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Terra Relicta Top 20 Of 2018



01. Aeon Sable
- Aether
02. Amorphis
- Queen Of Time
03. Atrium Carceri
- Codex
04. Dimmu Borgir
- Eonian
05. Behemoth
- I Loved You At Your Darkest
06. The Eternal
- Waiting For The Endless Dawn
07. MGT
- Gemini Nyte
08. Primordial
- Exile Amongst The Ruins
09. Khôrada
- Salt
10. Immortal
- Northern Chaos Gods

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Random album

Thot - The City That Disappears (2014) - Review

Band: Thot
Album title: The City That Disappears
Release date: 14 April 2014
Label: Black Basset Records/White Leaves Music

Tracklist:
01. HTRZ   
02. Rhythm.Hope.Answers
03. Keepers   
04. Dédale   
05. Blank Street   
06. Negative Buildings   
07. Traces   
08. Citizen Pain

Dear reader! I'm in love! I have probably never been so struck by an album, as it happened with The City That Disappears, following by the whole musical repertoire by Belgium vegetal noise music Thot. Just so it happens, I’m very much intrigued with experimental music and Thot was just what I was craving for. Captivating and explosive to the last point.

Driven by the creative force of an incredible young musician, Grégoire Fray, Thot incorporates ambient music with post-rock and electronic features. Stating Fray is a talented musician would be a rough understatement, since he is the soul, the voice and the face of this staggering artistic composition. Thot’s music is distinguished by smoothly messy aestheticism, combining various elements, which coexists in the most serene musical symbiosis.
 
How to even put all the imprints and feelings to words? Difficult indeed, because Thot’s music evokes such a wide palette of endless emotions, it’s almost surreal. The compositions are a synthesis of transfixing ambiance and striking industrial rock driven tunes. With the opening duet “HTRZ” and “Rhythm.Hope.Answers”, The City That Disappears will carry you on a voyage of spaced-out soundscapes, which radiate delicacy and a strong punk-rock vibe at the same time. The juxtaposed “Keepers” then opens the doors into a completely new realm of calm, velvet and transcendental melodies. The tender piano tunes alongside Fray’s mesmerizing vocals emanate spleen and fragility in the most exquisite manner. The following “Dédale” traverses in a similar, mesmerizing atmosphere, with slightly intensifying rhythm, which carry the album into the next phase of noisy explosiveness. “Negative Buildings” is another perfect example of how incredibly counterpoised all the various elements are on this record.
 
With 8 incredible tracks (9 on Vinyl), with The City That Disappears you will travel through extraordinaire mélange of aligned sounds, free of all boundaries. I highly recommend this album to anyone, who finds joy in experimental music and is not afraid if the tunes go a bit over the top from time to time. The city may have disappeared, but Thot’s music will not, as it will surely live fingerprints on the music scene, which will not disappear easily.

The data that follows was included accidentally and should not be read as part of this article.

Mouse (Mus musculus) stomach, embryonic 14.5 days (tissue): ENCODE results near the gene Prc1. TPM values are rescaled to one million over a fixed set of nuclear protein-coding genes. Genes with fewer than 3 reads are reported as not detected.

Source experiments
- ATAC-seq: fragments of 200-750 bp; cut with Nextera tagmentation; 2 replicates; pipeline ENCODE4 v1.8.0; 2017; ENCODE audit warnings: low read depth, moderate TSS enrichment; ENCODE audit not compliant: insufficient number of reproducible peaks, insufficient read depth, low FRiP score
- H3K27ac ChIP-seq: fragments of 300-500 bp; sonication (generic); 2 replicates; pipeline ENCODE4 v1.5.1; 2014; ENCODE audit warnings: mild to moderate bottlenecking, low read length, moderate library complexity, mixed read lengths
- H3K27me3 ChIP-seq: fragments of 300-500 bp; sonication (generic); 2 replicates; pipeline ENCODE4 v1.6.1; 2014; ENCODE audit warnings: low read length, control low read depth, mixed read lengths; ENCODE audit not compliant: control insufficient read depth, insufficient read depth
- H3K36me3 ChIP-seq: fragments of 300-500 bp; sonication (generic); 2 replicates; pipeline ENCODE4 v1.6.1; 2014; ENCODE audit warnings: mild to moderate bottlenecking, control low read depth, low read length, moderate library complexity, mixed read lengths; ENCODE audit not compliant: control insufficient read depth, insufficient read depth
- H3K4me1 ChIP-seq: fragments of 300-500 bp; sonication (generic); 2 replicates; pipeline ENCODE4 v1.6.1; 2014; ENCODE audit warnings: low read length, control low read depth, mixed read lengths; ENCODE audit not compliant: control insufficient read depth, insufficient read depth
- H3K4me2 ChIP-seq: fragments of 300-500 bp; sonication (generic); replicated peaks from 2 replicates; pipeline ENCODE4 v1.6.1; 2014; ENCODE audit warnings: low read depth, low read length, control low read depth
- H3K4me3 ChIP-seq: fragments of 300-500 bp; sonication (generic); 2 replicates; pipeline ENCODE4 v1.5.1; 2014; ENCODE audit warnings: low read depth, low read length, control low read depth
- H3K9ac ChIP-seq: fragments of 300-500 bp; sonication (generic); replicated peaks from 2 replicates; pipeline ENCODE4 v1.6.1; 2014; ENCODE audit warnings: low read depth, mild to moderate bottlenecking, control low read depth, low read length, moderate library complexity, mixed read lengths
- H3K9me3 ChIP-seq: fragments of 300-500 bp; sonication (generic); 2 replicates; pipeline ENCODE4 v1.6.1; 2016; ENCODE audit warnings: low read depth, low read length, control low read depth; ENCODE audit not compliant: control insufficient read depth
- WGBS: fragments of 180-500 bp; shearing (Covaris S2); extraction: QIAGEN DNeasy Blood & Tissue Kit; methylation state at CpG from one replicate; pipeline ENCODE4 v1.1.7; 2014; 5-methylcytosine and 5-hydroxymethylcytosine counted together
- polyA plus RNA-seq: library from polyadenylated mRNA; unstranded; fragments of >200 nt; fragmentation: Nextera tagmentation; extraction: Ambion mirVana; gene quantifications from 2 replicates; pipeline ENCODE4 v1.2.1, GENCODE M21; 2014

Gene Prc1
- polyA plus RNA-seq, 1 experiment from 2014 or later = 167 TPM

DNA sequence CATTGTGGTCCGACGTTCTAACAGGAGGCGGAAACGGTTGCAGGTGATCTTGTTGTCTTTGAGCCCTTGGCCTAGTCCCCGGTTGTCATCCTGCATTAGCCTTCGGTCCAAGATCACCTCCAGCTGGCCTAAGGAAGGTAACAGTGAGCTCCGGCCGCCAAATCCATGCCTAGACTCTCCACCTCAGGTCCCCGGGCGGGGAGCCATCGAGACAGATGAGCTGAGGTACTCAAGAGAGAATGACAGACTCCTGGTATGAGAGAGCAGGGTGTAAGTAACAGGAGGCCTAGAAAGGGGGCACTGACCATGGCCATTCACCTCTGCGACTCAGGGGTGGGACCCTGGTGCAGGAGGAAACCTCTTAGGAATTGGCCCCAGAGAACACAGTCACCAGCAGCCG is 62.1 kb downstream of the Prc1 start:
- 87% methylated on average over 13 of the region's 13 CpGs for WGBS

Review written by: Ines
Rating: 10/10

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Band: Red Sun Revival
Album title: Identities
Release date: 19 June 2015
Label. Echozone/Ressurection Records

When the London based four piece Red Sun Revival released their debut album, Running From The Dawn, in 2012, the gothic rock fans were nothing but mesmerized and hooked by its ethereal emotional melodies, yet very personal and deeply moving songs. Then the EP named Embers brought one hell of a promising four tracks where the band showed even more matured compositional skills. With Identities the band got even more unique sound, even though the typical gothic rock elements perfected before by The Mission, Nosferatu, The Cure and Fields Of The Nephilim are present all over, but done in such kind of soundtrack-ish style, with pinch of pop like edge in some rhythmic lines, with emotions pouring out with every chord, every beat and every word, I don't believe we ever heard something alike before. Identities with all of the ten featured songs is as opposed to the debut album written not only by bands mastermind Rob Leydon, this time also bassist Panos Theodoropoulous took a part in the compositional process and the consequence are even more flowing, lush and original soundscapes, even Rob Leydon's voice has almost nothing to do anymore with Carl McCoy. In a way I can go as far and say that if later era Pink Floyd were ever going to make gothic rock then something similar could came up. Identities offers a myriad of amazing moments that flow like a tender warm breeze of the most refined darkness, thus exposing all of its beauty to the one who'll give to this release a careful listen.

Read a full review HERE